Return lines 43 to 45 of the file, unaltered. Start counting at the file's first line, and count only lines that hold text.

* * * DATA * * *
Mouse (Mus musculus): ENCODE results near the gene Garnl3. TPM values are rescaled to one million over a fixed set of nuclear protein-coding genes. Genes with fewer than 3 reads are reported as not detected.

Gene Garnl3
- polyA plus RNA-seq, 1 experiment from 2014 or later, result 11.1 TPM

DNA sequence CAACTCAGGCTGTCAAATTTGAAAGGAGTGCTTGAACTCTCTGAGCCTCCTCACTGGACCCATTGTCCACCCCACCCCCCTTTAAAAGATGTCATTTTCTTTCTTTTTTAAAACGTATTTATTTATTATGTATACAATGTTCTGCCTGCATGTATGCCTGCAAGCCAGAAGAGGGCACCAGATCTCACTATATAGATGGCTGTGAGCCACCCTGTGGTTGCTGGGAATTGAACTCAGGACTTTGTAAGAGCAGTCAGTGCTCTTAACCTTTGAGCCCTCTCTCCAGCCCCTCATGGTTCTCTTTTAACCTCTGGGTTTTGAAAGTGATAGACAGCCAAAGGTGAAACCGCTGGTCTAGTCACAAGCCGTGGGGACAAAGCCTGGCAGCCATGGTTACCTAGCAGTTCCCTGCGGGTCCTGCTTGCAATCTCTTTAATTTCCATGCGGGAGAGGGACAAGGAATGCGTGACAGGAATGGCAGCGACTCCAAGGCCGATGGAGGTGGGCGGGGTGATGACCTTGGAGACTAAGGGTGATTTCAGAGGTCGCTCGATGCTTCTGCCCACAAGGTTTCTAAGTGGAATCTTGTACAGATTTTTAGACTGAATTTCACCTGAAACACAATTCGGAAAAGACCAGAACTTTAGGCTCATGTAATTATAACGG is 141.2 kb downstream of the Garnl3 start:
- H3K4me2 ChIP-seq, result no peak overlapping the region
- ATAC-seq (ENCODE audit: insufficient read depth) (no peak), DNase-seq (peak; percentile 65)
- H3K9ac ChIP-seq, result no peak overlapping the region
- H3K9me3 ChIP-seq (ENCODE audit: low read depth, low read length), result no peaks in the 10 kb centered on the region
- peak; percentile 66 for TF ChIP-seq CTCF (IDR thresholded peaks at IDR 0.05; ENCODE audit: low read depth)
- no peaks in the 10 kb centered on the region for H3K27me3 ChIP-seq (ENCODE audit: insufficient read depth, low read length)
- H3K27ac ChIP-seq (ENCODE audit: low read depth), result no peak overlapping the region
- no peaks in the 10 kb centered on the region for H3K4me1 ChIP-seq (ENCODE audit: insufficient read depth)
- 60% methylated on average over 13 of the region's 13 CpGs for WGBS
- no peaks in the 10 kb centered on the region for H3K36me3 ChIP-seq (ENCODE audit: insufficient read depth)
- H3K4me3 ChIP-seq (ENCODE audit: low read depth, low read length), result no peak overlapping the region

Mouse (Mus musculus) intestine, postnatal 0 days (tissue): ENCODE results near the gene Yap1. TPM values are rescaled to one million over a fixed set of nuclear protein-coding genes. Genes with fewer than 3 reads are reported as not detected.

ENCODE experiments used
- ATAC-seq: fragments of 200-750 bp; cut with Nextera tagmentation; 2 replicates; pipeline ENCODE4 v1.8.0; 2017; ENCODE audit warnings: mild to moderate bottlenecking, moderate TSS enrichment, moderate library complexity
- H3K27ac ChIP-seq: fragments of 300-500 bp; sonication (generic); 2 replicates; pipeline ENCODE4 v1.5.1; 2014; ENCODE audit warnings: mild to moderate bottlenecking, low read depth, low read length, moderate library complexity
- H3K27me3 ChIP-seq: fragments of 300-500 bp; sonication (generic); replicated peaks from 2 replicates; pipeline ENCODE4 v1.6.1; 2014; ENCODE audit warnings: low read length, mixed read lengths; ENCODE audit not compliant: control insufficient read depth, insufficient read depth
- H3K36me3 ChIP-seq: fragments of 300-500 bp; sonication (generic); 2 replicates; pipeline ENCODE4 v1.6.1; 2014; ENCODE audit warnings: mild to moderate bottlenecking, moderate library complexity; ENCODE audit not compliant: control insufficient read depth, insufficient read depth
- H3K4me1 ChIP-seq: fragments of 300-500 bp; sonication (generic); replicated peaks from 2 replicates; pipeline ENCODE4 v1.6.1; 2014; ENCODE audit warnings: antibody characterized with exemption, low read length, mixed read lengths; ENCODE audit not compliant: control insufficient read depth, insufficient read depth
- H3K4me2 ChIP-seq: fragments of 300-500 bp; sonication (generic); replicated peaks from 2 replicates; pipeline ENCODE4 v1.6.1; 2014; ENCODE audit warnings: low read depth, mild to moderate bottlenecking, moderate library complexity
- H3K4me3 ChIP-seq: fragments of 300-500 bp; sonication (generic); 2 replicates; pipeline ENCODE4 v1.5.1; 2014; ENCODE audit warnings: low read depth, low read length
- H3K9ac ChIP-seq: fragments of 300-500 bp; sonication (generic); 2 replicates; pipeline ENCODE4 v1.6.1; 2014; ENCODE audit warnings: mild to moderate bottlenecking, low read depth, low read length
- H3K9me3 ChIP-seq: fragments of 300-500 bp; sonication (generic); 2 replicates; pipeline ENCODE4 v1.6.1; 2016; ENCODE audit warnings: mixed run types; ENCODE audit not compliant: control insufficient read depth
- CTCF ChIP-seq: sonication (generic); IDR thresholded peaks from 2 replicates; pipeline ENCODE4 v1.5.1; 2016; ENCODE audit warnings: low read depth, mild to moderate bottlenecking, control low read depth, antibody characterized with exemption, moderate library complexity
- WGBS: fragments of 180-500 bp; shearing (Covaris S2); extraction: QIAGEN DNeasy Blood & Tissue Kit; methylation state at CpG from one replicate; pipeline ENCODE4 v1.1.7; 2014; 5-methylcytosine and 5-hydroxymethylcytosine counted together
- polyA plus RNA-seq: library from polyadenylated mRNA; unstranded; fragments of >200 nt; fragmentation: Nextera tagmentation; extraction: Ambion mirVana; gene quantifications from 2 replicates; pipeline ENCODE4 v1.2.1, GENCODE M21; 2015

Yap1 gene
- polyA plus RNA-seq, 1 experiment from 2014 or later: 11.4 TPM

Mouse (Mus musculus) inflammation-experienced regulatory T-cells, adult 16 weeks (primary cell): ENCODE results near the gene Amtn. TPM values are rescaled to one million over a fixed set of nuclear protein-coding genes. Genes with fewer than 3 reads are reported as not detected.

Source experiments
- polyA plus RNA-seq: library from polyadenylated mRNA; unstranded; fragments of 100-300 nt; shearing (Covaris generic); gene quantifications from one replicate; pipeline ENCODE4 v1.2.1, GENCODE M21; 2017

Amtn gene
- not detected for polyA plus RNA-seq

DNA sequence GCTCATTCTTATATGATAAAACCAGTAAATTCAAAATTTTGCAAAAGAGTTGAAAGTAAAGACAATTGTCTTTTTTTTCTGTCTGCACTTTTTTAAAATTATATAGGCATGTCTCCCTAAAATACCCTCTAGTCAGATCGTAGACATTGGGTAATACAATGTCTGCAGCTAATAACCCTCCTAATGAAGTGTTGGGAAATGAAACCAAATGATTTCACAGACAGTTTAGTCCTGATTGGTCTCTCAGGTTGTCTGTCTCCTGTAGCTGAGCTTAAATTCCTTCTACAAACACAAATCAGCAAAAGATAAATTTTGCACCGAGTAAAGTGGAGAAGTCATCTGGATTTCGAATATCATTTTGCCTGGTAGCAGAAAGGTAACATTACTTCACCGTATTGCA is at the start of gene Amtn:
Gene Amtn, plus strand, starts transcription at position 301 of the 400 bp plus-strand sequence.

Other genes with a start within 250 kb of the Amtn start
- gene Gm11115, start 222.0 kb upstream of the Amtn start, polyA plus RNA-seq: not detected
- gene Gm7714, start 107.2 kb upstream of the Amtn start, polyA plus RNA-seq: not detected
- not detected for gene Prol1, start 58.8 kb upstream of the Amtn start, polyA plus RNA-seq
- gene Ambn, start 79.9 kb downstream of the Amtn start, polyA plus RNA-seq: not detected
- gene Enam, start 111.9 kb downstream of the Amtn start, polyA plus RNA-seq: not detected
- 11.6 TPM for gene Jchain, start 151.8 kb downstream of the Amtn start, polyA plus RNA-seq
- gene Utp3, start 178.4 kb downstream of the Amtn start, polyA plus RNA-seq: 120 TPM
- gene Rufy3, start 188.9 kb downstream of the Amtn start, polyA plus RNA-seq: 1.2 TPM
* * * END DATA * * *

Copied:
- gene Ambn, start 79.9 kb downstream of the Amtn start, polyA plus RNA-seq: not detected
- gene Enam, start 111.9 kb downstream of the Amtn start, polyA plus RNA-seq: not detected
- 11.6 TPM for gene Jchain, start 151.8 kb downstream of the Amtn start, polyA plus RNA-seq